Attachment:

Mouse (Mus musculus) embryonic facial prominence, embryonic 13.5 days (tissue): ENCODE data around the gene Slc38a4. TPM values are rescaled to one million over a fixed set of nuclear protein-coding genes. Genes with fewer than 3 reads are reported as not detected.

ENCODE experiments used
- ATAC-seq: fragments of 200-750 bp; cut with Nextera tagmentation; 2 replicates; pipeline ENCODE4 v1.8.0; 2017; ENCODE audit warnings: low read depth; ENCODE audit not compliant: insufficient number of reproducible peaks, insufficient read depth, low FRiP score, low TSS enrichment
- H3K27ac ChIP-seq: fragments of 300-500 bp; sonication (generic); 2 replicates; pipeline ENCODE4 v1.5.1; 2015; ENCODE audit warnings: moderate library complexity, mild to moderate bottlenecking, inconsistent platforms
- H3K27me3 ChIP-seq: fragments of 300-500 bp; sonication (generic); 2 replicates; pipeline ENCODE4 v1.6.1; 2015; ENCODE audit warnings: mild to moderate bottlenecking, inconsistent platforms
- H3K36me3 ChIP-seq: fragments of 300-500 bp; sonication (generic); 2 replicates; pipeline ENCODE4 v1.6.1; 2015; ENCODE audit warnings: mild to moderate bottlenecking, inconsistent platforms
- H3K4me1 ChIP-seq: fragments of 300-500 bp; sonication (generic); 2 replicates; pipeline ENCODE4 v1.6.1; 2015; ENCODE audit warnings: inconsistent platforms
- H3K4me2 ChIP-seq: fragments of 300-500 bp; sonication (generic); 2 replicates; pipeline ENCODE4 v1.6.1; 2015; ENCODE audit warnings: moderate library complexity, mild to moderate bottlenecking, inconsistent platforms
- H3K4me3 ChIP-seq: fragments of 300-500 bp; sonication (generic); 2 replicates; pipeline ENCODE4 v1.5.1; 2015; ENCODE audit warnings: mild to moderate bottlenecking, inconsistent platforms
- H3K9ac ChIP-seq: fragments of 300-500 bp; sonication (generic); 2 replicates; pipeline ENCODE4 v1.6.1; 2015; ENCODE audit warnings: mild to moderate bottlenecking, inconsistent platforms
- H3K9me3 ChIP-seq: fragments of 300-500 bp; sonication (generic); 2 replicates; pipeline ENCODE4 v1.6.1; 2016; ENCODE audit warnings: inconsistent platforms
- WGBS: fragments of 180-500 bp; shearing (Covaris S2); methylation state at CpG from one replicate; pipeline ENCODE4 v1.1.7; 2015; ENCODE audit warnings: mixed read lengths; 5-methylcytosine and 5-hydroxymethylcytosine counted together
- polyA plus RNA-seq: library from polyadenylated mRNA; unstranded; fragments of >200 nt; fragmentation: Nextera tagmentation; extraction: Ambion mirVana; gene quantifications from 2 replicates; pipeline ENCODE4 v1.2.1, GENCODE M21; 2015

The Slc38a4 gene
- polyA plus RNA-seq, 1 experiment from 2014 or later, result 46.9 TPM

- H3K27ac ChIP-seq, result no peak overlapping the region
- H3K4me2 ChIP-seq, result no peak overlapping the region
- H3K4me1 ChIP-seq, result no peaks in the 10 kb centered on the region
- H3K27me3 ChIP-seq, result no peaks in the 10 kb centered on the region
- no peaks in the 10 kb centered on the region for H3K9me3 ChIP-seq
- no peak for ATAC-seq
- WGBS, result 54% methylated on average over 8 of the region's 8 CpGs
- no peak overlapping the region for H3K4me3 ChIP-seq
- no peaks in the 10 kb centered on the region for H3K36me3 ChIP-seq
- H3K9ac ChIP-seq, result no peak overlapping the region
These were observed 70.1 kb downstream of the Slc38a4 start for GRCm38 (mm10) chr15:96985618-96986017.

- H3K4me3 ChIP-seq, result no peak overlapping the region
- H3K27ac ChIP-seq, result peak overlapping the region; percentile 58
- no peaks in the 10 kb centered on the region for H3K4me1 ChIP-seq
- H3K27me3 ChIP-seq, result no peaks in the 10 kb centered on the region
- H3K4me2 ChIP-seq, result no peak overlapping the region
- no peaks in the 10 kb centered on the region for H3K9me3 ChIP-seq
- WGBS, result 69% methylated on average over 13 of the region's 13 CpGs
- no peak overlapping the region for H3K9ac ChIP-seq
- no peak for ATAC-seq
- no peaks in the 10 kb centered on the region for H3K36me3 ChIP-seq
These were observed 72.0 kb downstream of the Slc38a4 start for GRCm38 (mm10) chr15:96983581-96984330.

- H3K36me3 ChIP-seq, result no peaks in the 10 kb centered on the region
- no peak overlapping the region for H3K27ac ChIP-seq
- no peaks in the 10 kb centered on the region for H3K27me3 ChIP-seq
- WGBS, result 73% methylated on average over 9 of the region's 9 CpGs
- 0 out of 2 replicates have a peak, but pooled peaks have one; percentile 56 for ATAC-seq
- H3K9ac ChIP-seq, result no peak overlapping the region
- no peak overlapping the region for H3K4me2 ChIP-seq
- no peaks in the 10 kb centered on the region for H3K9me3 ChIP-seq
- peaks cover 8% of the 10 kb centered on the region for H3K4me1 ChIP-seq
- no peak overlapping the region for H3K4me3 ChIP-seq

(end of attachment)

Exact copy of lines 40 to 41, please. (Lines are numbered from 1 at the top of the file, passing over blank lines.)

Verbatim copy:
- no peaks in the 10 kb centered on the region for H3K27me3 ChIP-seq
- WGBS, result 73% methylated on average over 9 of the region's 9 CpGs